It didn't always work when the effort to go "event" moved away from "tiny rock concert" and toward "overblown and corny, even if it were taking place in an amusement park, which it isn't." For instance, one show that isn't available for you to watch (that I know of) is the one that the music blog Idolator called "maybe the worst Super Bowl halftime show ever": the one in 1995 with a fake Indiana Jones in it who rescues the Vince Lombardi trophy. No, really! I have no memory of this at all, but no less a source than the Indiana Jones wiki swears that it contained both the Miami Sound Machine and a performance of "Can You Feel The Love Tonight?" (I vote that this was a mass delusion and never actually occurred.)

Starting in 2000, more pop musicians showed up, some of whom skewed young, compared to what you get now. Alongside musicians like Phil Collins and Aerosmith who were there to please the parents, you saw Christina Aguilera, N'Sync, Britney Spears, and No Doubt. It was getting to be more MTV and less VH1, at least as those terms might have been defined back when both of those channels played videos.

Then this happened.

Justin Timberlake and Janet Jackson in what did not turn out to be the most controversial moment of their Super Bowl halftime performance. Donald Miralle/Getty Images hide caption

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Donald Miralle/Getty Images

Just keep it tasteful, you guys, okay?

As you undoubtedly know, this became the "wardrobe malfunction" show. And the retreat was immediate. The next two came from Paul McCartney and the Rolling Stones, neither of them likely to incur the wrath of the FCC or lead to Congressional hearings. McCartney even asked the crowd to sing along with "Hey Jude." It's no "Michael, Row The Boat Ashore," but hey -- he was fully dressed.

But Prince is not quite Paul McCartney, so when he showed up in 2007, this happened.

Prince performs at the 2007 Super Bowl halftime show. Jonathan Daniel/Getty Images hide caption

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Jonathan Daniel/Getty Images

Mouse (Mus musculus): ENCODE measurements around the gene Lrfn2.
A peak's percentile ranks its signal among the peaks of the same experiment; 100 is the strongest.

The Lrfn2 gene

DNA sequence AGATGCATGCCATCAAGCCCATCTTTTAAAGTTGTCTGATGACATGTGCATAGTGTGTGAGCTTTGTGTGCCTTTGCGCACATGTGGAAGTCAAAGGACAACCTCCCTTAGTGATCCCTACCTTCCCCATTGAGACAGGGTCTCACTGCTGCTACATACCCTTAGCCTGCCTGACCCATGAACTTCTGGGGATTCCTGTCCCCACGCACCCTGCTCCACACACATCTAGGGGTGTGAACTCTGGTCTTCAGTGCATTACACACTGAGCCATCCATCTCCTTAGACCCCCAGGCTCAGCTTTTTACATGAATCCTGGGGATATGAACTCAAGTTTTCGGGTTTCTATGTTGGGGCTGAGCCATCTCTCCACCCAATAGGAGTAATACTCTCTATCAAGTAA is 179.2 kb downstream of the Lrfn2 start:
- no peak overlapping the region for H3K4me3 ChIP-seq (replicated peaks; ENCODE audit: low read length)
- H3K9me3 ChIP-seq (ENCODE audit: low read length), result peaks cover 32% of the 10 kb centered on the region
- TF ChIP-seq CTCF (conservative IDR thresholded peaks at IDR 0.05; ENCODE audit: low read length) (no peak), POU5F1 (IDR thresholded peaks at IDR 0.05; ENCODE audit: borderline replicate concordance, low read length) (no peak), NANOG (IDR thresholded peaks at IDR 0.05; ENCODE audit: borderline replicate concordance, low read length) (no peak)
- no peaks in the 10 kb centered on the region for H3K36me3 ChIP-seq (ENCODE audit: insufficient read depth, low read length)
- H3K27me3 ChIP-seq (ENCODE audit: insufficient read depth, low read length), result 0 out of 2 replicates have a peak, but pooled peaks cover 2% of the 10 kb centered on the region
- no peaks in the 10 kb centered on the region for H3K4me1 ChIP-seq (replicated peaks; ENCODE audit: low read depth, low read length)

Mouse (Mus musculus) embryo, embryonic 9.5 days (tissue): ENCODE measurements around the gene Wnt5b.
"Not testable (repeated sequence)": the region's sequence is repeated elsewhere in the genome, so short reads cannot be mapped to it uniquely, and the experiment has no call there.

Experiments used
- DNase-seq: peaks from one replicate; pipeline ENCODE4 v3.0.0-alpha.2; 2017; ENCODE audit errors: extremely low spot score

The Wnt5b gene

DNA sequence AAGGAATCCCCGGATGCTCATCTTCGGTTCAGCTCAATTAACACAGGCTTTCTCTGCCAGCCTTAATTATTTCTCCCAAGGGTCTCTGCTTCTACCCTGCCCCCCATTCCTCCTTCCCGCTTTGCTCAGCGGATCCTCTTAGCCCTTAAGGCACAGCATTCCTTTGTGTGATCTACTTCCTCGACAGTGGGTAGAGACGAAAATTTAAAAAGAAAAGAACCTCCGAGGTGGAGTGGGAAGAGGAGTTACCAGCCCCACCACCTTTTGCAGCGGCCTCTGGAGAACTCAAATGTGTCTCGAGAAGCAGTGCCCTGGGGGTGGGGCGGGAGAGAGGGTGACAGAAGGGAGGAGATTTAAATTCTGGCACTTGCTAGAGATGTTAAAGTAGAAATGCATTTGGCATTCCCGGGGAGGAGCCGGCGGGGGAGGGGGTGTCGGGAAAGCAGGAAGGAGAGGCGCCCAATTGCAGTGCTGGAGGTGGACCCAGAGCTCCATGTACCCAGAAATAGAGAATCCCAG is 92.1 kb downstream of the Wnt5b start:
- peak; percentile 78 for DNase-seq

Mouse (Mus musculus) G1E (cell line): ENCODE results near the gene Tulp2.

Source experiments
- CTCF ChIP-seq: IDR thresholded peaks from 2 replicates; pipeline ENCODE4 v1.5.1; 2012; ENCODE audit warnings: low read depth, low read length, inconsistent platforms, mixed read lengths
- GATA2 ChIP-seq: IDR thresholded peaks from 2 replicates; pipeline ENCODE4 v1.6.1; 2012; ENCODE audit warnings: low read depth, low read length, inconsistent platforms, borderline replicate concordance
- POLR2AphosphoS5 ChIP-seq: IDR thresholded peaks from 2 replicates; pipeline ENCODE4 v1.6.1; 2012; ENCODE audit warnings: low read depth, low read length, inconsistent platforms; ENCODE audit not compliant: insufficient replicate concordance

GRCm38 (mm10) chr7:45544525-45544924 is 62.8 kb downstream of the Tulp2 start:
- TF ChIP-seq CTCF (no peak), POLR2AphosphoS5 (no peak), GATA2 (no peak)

That is Prince, and that is Prince's guitar. It didn't create Jackson-Timberlake-sized talk, but there were people who, believe it or not, thought perhaps Prince was trying to create some kind of optical illusion with that silhouette (COULDN'T BE!), and once again, the halftime show started going to guys who are probably not going to get you in trouble: Tom Petty, then Bruce Springsteen, and now The Who.

So what can you expect on Sunday from Roger Daltrey and Pete Townshend, the original band's surviving members? Probably about what you got from Bruce Springsteen last year: solid entertainment, nothing terribly surprising, a treat for fans, and a calming greatest-hits medley that non-fans can hum along with.

The halftime show, no matter how it tries to be special, can never really be special, because it's aiming to be a perfect weighted average of the tastes of everyone watching the Super Bowl. There are too many people watching for anything to slip by that isn't broadly unobjectionable, there's too much money involved to bring in anything fresh with unproven appeal, and there are too many logistics involved to try anything that hasn't been meticulously choreographed down to the last swaying arm.

There's an understandable reason it's often a synthetic show, even when there's a solid performer: it's designed that way. With palatability toward all and discomfort toward none, it's the fastest way to sanitize your favorite rock star. The Who can try to resist, but this will almost surely be the least dangerous performance of the band's career.

UPDATE: By special request in the comments, here are parts 1 and 2 of "Winter Magic," the 1992 show, and the Edward James Olmos-led 2000 show. Please enjoy.